Editor’s Note: This commentary was published on CenterMaryland.org on July 17, 2015.
By Donald C. Fry
On Wednesday about 180 employees of Brown Advisory, a Baltimore investment firm, fanned out to more than 15 restaurants in the city to eat, enjoy each other’s company and, well, spend money at local establishments.
In doing so, Brown and its employees took part in the “Boost for Baltimore Restaurants” campaign that the Greater Baltimore Committee organized among its board and membership.
It was our way of providing the corporate and business community with an easy and fun way to provide a needed financial shot in the arm to the city’s restaurant industry, which has had some tough weeks since the civil unrest in late April and the ensuing curfew.
Restaurant managers and owners throughout the city have been reporting slow business since the events of this past spring. The industry is a vital segment of the Baltimore area, employing an estimated 20,000, according to the Restaurant Association of Maryland. In addition to the business owners that benefited from the increased patronage, so did many of their employees, like waitresses and bartenders, who rely heavily on a strong stream of customers for tips and other income needed to support their families.
As President and CEO of the GBC, it was gratifying to see the energy, enthusiasm, and commitment to Baltimore demonstrated by the companies who participated in “Boost for Baltimore Restaurants” day.
But more importantly, the day highlighted what sometimes gets overlooked or unappreciated about Baltimore: The city’s corporate and business community has a way of rallying behind one another when times are tough. Mutual respect and admiration exists among those who are committed to making the city strong.
That’s a great asset to have in an urban city with its share of complex issues and challenges.
All told, it is projected that half of the GBC board of directors and an additional 75 member companies participated, engaging about 1,000 of their employees for lunch or dinner.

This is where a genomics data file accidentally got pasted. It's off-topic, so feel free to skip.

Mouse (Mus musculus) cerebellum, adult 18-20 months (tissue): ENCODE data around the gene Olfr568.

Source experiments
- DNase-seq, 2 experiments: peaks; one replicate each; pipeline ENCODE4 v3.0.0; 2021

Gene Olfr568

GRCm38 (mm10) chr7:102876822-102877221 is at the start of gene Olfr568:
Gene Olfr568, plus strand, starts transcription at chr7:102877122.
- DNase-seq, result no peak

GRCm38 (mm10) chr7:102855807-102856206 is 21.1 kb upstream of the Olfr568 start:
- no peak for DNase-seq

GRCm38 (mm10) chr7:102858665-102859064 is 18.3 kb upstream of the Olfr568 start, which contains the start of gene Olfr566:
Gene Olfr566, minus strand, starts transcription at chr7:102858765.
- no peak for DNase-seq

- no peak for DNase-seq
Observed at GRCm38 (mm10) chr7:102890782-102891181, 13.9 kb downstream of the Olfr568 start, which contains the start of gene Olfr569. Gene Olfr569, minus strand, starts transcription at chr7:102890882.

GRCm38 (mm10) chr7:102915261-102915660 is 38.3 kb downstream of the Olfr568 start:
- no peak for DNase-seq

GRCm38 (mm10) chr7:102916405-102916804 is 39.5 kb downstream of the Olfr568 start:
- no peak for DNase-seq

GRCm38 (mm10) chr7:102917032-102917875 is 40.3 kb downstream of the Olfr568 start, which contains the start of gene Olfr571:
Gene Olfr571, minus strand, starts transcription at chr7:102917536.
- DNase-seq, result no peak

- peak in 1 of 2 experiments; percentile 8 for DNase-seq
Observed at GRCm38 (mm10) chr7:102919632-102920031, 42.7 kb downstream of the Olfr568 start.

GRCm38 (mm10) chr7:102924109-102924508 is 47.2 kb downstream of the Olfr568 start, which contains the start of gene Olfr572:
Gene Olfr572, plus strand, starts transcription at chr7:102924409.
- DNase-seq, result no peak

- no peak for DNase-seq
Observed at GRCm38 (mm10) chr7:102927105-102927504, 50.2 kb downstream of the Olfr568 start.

Restaurants benefiting from the “Boost” turnout this week ran the gamut, from Gia’s in Little Italy, to Sullivan’s and Capital Grille in the central business district, to Fleet Street Kitchen in Harbor East and to Zella’s in West Baltimore (where I took the GBC staff to lunch), to name just a few.
It’s hard to tally up the economic effect of such a collective effort. But it surely provided a needed economic shot in the arm to city restaurants and their employees.
Hopefully the success of this effort will encourage others in the city to patronize local establishments, to dine more regularly in the city, and to create a mindset in the business and residential communities in Baltimore about the importance of spurring spending in the city.
We need to keep the momentum going.
Tourism attractions, hotels and other city venues that rely on customers coming into the city from around the state, region and elsewhere need all who believe in Baltimore to give it their own boost – even if it’s simply singing its praises to friends, relatives and acquaintances near and far.
Doing so will help the city’s economy stay on the rebound.
Who knows? Active, positive business and community support of our extraordinary assets might also help turn the national conversation about Baltimore around.
Donald C. Fry is president and CEO of the Greater Baltimore Committee and chairman of the Hire One Youth initiative. He is a regular contributor to Center Maryland.